Farrell's Ice Cream Parlour
|Type||Private by Parlour Enterprises in the U.S., by E Noa in Hawaii|
|Founded||Portland, Oregon, U.S. (1963 )|
|Founder(s)||Bob Farrell and Ken McCarthy|
|Headquarters||California and Hawaii|
|Number of locations||7 (6 in CA, 1 in HI)|
|Key people||Paul Kramer, Mike Fleming|
Farrell's Ice Cream Parlour is an American ice cream parlor chain that was started in Portland, Oregon, by Bob Farrell and Ken McCarthy in 1963. Farrell's became known for their offer of a free ice cream sundae to children on their birthday. The parlors had an 1890s theme, with employees wearing period dress and straw boater hats, and each location featured a player piano. The Farrell's "Zoo" dessert is delivered with great fanfare by multiple employees carrying it wildly around the restaurant on a stretcher accompanied by the sound of ambulance sirens.
Thereafter, sales dropped and most of the parlors were sold off in the 1980s. In 1982, Marriott sold the chain to a group of private investors.
In 1983, the Selective Service purchased Farrell's "Birthday Club" data and mailed warnings to young men to register for the draft before their 18th birthday. Farrell's blamed the situation on an unauthorized sale by a list broker, and the government announced they would stop using the list. One of the last original Farrell's locations in Portland, located near the Lloyd Center mall, closed in 2001. At the time of its closing, it was privately owned and known as The Original Portland Ice Cream Parlor.
Today, the only Farrell's in the mainland U.S. are in the Mountasia Family Fun Center in Santa Clarita, California, The Shops at Mission Viejo in Mission Viejo, California, Rancho Cucamonga, California, in downtown Brea, California, in Riverside, California (which opened on January 31, 2013), and in Sacramento, California (which opened in August 2013). A Buena Park location will open in January 2014. There has also been discussion of an eventual return to Portland, Oregon. The only Farrell's still operating in Hawaii is located in Pearlridge shopping center in Aiea, Hawaii.
Sacramento location tragedy
On September 24, 1972, a privately owned F-86 Sabre jet piloted by Richard Bingham failed to take off while leaving the Golden West Sport Aviation Air Show at Sacramento, California's Executive Airport. The jet went through a chain link fence at the end of the runway, across Freeport Boulevard, crushing a parked car and crashed into a local Farrell's Ice Cream Parlour. The ice cream parlour was occupied in part by the Sacramento 49ers "Little League" football team. Twenty-two people were killed, including twelve children and two people in the parked car. An eight-year-old survivor of the accident lost nine family members including both parents, two brothers, a sister, two grandparents and two cousins. A family of four was also killed in the accident and immediately after the crash an elderly couple trying to cross the street to the crash site were struck by a vehicle, killing the wife.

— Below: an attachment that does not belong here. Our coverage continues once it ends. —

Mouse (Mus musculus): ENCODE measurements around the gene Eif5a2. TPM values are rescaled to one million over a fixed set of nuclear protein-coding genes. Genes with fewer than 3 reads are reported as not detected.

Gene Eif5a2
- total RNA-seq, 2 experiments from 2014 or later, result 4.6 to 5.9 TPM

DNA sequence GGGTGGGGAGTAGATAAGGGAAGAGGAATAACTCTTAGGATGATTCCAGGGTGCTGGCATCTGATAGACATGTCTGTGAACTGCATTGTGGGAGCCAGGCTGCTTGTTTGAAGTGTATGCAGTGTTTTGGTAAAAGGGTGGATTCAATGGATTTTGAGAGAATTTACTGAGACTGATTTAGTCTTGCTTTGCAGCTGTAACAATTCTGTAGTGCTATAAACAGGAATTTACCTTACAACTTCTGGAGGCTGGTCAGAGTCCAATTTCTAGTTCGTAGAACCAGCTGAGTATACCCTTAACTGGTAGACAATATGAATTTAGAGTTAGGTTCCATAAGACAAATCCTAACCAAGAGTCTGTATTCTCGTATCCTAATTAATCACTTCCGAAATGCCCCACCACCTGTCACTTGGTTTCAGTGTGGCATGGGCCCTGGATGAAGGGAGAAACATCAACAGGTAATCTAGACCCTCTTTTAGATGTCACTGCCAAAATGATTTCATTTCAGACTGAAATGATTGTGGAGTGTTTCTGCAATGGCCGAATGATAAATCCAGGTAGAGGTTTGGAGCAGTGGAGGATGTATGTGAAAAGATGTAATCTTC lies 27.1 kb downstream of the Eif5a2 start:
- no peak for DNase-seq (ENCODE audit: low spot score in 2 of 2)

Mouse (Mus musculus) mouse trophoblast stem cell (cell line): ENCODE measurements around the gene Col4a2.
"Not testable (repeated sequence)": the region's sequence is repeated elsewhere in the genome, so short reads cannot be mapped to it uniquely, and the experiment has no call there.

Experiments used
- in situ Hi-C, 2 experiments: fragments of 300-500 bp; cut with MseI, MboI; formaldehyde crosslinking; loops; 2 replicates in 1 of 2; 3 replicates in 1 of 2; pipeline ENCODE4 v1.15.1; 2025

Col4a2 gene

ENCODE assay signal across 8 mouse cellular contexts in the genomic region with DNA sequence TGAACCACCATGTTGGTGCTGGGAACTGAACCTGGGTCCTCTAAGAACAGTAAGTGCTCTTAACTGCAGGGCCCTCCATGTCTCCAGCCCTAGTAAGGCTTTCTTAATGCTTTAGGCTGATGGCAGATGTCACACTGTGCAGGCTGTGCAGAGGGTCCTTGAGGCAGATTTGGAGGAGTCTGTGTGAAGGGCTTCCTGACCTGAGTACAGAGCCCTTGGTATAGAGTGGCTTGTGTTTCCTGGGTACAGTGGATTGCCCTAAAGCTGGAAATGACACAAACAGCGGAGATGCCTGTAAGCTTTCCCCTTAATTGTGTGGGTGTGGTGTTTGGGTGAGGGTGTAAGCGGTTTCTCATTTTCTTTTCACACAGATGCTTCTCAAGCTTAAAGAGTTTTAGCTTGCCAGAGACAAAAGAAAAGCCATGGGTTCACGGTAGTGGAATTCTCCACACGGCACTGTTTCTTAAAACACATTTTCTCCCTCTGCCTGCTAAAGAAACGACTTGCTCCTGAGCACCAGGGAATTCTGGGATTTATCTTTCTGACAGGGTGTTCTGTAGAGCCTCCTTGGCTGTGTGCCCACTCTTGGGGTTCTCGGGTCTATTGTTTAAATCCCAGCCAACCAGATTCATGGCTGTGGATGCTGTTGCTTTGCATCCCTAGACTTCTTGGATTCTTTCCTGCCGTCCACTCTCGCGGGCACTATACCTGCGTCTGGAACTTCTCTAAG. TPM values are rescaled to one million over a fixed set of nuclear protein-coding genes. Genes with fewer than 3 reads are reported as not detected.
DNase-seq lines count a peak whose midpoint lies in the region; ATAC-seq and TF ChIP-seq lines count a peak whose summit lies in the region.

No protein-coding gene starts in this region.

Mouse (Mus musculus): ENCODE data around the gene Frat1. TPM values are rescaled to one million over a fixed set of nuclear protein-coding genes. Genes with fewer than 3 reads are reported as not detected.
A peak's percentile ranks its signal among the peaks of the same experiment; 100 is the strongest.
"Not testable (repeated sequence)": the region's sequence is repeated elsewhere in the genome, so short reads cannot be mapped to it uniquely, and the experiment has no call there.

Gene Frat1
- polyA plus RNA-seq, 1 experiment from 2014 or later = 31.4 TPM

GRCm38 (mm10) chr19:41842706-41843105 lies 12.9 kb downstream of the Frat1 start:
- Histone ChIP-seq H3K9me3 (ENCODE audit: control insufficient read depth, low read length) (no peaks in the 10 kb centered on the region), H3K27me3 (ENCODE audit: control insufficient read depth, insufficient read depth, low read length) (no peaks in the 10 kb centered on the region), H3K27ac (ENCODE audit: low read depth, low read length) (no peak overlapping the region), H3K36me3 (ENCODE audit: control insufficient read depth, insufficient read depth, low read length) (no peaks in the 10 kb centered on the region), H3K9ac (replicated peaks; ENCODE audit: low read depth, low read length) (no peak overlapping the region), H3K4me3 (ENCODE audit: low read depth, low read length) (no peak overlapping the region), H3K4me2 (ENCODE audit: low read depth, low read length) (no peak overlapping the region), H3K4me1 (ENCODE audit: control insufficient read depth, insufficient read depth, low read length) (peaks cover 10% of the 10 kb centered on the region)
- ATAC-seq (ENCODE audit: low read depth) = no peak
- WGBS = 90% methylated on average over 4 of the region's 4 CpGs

Nearly ten years after the Sacramento tragedy, on April 9, 1982, a small private plane crashed in the parking lot of the Farrell's location in Torrance, California, and burst into flames. The pilot and his two passengers were killed but there were no injuries or fatalities to the people on the ground.
- Giegerich, Andy (December 17, 2004). "Portland's dollar drain". Portland Business Journal. Retrieved 2009-08-06.
- "Farrell's Ice Cream Parlour, the Zoo Returns", Orange County (California) Register, November 3, 2009
- Goldfield, Robert (November 21, 2001). "Original Farrell's ice cream parlor gives way to condo project". The Portland Business Journal. Retrieved 2009-08-06.
- "Selective Service to Stop Use of Birthday List". The New York Times. 4 August 1984. Retrieved 26 December 2010.
- "Farrell's Ice Cream Parlour Returning To Portland". KPTV Fox News 12. 19 November 2009. Retrieved 26 December 2010.
- "The Crash at Farrell's Ice Cream Parlor in Sacramento, CA - September 24, 1972". Check Six. 2002. Retrieved June 25, 2008.
- "The Age of Aries In Torrance, California April 9, 1982". Check-Six. 2002. Retrieved 26 December 2010.
- (UPI) (August 4, 1984). "U.S. to drop draft list from ice cream parlor". The Milwaukee Sentinel. Retrieved March 07, 2013.